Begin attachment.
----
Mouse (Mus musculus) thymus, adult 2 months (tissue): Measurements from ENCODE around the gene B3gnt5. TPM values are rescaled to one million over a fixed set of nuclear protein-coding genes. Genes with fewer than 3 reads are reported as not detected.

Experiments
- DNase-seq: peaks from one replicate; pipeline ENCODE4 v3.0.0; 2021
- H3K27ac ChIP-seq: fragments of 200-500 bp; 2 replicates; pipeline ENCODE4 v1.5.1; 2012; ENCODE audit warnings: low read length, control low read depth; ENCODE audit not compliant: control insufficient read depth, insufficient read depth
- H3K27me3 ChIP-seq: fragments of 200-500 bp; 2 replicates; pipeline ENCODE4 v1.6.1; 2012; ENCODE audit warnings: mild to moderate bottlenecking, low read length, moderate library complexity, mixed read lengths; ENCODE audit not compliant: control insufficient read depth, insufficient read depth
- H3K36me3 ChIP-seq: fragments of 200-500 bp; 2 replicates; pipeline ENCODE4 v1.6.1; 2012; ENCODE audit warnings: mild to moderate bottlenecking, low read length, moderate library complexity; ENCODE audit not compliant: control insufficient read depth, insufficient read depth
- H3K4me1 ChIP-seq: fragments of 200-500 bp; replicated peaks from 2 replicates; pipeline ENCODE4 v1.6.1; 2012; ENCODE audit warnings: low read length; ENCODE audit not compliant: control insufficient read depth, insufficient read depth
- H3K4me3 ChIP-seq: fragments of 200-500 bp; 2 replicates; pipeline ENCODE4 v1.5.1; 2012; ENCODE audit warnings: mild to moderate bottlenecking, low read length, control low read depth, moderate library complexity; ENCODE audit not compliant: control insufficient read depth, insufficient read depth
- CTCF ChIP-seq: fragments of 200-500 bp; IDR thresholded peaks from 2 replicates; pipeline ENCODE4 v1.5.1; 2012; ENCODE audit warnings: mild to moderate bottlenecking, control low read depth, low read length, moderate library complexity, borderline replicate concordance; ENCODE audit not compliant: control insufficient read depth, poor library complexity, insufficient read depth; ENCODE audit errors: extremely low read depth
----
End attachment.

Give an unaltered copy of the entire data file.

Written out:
Mouse (Mus musculus) thymus, adult 2 months (tissue): Measurements from ENCODE around the gene B3gnt5. TPM values are rescaled to one million over a fixed set of nuclear protein-coding genes. Genes with fewer than 3 reads are reported as not detected.

Experiments
- DNase-seq: peaks from one replicate; pipeline ENCODE4 v3.0.0; 2021
- H3K27ac ChIP-seq: fragments of 200-500 bp; 2 replicates; pipeline ENCODE4 v1.5.1; 2012; ENCODE audit warnings: low read length, control low read depth; ENCODE audit not compliant: control insufficient read depth, insufficient read depth
- H3K27me3 ChIP-seq: fragments of 200-500 bp; 2 replicates; pipeline ENCODE4 v1.6.1; 2012; ENCODE audit warnings: mild to moderate bottlenecking, low read length, moderate library complexity, mixed read lengths; ENCODE audit not compliant: control insufficient read depth, insufficient read depth
- H3K36me3 ChIP-seq: fragments of 200-500 bp; 2 replicates; pipeline ENCODE4 v1.6.1; 2012; ENCODE audit warnings: mild to moderate bottlenecking, low read length, moderate library complexity; ENCODE audit not compliant: control insufficient read depth, insufficient read depth
- H3K4me1 ChIP-seq: fragments of 200-500 bp; replicated peaks from 2 replicates; pipeline ENCODE4 v1.6.1; 2012; ENCODE audit warnings: low read length; ENCODE audit not compliant: control insufficient read depth, insufficient read depth
- H3K4me3 ChIP-seq: fragments of 200-500 bp; 2 replicates; pipeline ENCODE4 v1.5.1; 2012; ENCODE audit warnings: mild to moderate bottlenecking, low read length, control low read depth, moderate library complexity; ENCODE audit not compliant: control insufficient read depth, insufficient read depth
- CTCF ChIP-seq: fragments of 200-500 bp; IDR thresholded peaks from 2 replicates; pipeline ENCODE4 v1.5.1; 2012; ENCODE audit warnings: mild to moderate bottlenecking, control low read depth, low read length, moderate library complexity, borderline replicate concordance; ENCODE audit not compliant: control insufficient read depth, poor library complexity, insufficient read depth; ENCODE audit errors: extremely low read depth